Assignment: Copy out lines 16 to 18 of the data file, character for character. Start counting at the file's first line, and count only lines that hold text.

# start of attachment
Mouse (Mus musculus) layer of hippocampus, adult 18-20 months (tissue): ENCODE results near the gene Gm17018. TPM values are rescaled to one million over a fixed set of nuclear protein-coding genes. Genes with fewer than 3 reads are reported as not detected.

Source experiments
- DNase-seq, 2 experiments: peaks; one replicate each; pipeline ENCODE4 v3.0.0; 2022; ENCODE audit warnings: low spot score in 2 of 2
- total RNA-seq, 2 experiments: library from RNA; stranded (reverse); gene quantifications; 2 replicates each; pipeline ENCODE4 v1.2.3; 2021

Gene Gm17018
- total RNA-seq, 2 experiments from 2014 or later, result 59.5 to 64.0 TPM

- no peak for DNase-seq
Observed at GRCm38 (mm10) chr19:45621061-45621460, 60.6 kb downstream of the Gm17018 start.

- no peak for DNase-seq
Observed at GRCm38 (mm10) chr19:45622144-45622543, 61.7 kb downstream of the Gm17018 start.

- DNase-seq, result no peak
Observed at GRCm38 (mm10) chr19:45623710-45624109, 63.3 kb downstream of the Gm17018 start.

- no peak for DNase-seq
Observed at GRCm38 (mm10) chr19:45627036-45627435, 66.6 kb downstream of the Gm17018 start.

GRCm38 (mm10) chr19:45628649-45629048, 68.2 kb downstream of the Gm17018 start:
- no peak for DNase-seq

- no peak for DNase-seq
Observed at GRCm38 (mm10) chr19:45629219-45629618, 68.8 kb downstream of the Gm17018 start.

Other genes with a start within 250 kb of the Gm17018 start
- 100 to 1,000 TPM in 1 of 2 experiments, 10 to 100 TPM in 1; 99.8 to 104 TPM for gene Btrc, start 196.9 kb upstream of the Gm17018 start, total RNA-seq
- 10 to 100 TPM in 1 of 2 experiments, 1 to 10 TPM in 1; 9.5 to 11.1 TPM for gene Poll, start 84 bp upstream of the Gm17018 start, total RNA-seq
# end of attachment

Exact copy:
- no peak for DNase-seq

- no peak for DNase-seq
Observed at GRCm38 (mm10) chr19:45629219-45629618, 68.8 kb downstream of the Gm17018 start.